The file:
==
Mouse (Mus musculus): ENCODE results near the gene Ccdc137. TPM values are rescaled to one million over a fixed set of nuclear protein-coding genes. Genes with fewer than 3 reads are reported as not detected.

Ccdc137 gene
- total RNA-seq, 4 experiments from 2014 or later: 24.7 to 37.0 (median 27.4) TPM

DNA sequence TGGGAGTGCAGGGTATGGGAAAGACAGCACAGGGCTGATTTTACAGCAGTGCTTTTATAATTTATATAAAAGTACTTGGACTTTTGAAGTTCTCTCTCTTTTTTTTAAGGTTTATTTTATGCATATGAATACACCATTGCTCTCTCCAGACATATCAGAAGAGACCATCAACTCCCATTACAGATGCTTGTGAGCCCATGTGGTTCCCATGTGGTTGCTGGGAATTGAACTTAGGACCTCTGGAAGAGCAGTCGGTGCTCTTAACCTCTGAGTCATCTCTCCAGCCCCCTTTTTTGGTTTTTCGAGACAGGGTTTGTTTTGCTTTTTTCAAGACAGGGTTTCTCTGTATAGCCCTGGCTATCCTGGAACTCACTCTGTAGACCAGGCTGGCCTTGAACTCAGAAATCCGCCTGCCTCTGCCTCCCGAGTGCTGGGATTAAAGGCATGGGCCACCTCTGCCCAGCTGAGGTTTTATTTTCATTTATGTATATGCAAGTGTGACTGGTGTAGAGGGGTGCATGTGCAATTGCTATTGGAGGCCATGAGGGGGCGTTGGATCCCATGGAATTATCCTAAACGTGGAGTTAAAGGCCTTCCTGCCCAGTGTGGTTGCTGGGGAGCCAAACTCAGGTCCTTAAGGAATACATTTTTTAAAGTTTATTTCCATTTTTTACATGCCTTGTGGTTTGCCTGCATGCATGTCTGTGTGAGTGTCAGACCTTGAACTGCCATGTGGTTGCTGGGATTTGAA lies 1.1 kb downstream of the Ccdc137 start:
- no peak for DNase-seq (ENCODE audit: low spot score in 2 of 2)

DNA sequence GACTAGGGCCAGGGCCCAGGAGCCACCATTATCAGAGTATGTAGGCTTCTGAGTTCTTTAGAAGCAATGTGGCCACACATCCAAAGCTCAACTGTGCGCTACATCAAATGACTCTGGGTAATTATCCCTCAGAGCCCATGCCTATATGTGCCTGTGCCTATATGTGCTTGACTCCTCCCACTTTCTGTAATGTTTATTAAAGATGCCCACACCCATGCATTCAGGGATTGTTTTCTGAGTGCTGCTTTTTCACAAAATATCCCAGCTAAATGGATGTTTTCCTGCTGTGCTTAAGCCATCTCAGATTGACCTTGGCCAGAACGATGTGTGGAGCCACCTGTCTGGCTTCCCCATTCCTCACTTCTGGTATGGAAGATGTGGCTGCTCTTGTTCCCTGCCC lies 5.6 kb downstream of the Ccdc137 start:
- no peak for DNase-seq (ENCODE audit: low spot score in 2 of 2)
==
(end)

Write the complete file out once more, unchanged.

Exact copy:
Mouse (Mus musculus): ENCODE results near the gene Ccdc137. TPM values are rescaled to one million over a fixed set of nuclear protein-coding genes. Genes with fewer than 3 reads are reported as not detected.

Ccdc137 gene
- total RNA-seq, 4 experiments from 2014 or later: 24.7 to 37.0 (median 27.4) TPM

DNA sequence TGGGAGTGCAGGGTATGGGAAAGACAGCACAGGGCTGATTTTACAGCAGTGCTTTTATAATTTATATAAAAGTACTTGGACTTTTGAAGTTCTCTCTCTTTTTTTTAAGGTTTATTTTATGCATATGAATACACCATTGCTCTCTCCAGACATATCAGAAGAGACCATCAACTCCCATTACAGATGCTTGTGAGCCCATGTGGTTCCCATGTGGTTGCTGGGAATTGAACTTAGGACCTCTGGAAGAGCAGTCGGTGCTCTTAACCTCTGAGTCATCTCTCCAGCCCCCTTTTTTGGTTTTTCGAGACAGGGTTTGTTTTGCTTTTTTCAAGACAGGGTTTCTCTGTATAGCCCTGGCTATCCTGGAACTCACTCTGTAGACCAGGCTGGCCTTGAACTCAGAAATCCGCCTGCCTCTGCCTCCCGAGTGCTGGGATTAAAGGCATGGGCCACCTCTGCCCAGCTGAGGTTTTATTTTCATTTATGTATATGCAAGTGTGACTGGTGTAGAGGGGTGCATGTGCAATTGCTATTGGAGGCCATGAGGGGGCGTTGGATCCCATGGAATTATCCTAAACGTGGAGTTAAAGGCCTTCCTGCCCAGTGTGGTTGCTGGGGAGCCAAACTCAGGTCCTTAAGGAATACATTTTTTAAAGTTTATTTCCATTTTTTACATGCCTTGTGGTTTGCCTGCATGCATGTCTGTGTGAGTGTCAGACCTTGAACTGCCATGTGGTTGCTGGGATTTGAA lies 1.1 kb downstream of the Ccdc137 start:
- no peak for DNase-seq (ENCODE audit: low spot score in 2 of 2)

DNA sequence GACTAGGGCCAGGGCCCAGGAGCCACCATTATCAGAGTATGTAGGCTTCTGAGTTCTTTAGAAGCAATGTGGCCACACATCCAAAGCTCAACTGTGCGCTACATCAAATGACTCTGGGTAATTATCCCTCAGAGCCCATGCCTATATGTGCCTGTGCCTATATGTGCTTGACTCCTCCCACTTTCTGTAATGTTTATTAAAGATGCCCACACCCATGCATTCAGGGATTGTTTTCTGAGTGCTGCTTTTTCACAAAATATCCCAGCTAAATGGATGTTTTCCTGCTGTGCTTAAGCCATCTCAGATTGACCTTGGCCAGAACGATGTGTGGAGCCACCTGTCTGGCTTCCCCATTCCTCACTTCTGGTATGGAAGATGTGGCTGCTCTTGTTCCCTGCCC lies 5.6 kb downstream of the Ccdc137 start:
- no peak for DNase-seq (ENCODE audit: low spot score in 2 of 2)